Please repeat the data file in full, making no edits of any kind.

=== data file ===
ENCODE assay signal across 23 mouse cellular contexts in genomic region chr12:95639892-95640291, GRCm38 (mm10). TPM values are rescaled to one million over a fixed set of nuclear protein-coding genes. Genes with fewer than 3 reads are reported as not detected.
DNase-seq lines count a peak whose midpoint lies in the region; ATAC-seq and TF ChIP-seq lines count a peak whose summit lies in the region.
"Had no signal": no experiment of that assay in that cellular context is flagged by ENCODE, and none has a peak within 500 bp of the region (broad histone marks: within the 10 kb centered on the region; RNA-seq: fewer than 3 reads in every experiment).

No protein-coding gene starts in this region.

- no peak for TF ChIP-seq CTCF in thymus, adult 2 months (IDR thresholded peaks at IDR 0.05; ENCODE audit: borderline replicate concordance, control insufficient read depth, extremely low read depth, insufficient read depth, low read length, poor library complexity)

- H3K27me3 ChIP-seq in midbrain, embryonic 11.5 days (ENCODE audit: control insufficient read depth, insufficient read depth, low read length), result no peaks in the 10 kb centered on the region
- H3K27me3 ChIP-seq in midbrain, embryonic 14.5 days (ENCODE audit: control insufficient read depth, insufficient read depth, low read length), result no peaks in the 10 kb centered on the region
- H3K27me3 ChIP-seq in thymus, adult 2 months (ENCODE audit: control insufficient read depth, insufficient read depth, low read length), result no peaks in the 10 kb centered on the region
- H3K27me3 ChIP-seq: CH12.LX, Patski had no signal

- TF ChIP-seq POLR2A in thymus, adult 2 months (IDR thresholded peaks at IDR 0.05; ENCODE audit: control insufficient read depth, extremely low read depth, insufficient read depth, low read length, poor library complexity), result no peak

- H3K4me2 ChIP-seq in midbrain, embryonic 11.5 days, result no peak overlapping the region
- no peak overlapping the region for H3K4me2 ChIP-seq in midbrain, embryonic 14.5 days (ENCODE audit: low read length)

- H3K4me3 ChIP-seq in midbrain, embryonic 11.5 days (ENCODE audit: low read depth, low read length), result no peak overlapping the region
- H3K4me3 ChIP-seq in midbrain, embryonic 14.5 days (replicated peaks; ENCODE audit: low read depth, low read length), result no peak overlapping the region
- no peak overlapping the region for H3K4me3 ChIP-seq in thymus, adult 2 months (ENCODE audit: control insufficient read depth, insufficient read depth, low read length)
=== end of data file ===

ENCODE assay signal across 23 mouse cellular contexts in genomic region chr12:95639892-95640291, GRCm38 (mm10). TPM values are rescaled to one million over a fixed set of nuclear protein-coding genes. Genes with fewer than 3 reads are reported as not detected.
DNase-seq lines count a peak whose midpoint lies in the region; ATAC-seq and TF ChIP-seq lines count a peak whose summit lies in the region.
"Had no signal": no experiment of that assay in that cellular context is flagged by ENCODE, and none has a peak within 500 bp of the region (broad histone marks: within the 10 kb centered on the region; RNA-seq: fewer than 3 reads in every experiment).

No protein-coding gene starts in this region.

- no peak for TF ChIP-seq CTCF in thymus, adult 2 months (IDR thresholded peaks at IDR 0.05; ENCODE audit: borderline replicate concordance, control insufficient read depth, extremely low read depth, insufficient read depth, low read length, poor library complexity)

- H3K27me3 ChIP-seq in midbrain, embryonic 11.5 days (ENCODE audit: control insufficient read depth, insufficient read depth, low read length), result no peaks in the 10 kb centered on the region
- H3K27me3 ChIP-seq in midbrain, embryonic 14.5 days (ENCODE audit: control insufficient read depth, insufficient read depth, low read length), result no peaks in the 10 kb centered on the region
- H3K27me3 ChIP-seq in thymus, adult 2 months (ENCODE audit: control insufficient read depth, insufficient read depth, low read length), result no peaks in the 10 kb centered on the region
- H3K27me3 ChIP-seq: CH12.LX, Patski had no signal

- TF ChIP-seq POLR2A in thymus, adult 2 months (IDR thresholded peaks at IDR 0.05; ENCODE audit: control insufficient read depth, extremely low read depth, insufficient read depth, low read length, poor library complexity), result no peak

- H3K4me2 ChIP-seq in midbrain, embryonic 11.5 days, result no peak overlapping the region
- no peak overlapping the region for H3K4me2 ChIP-seq in midbrain, embryonic 14.5 days (ENCODE audit: low read length)

- H3K4me3 ChIP-seq in midbrain, embryonic 11.5 days (ENCODE audit: low read depth, low read length), result no peak overlapping the region
- H3K4me3 ChIP-seq in midbrain, embryonic 14.5 days (replicated peaks; ENCODE audit: low read depth, low read length), result no peak overlapping the region
- no peak overlapping the region for H3K4me3 ChIP-seq in thymus, adult 2 months (ENCODE audit: control insufficient read depth, insufficient read depth, low read length)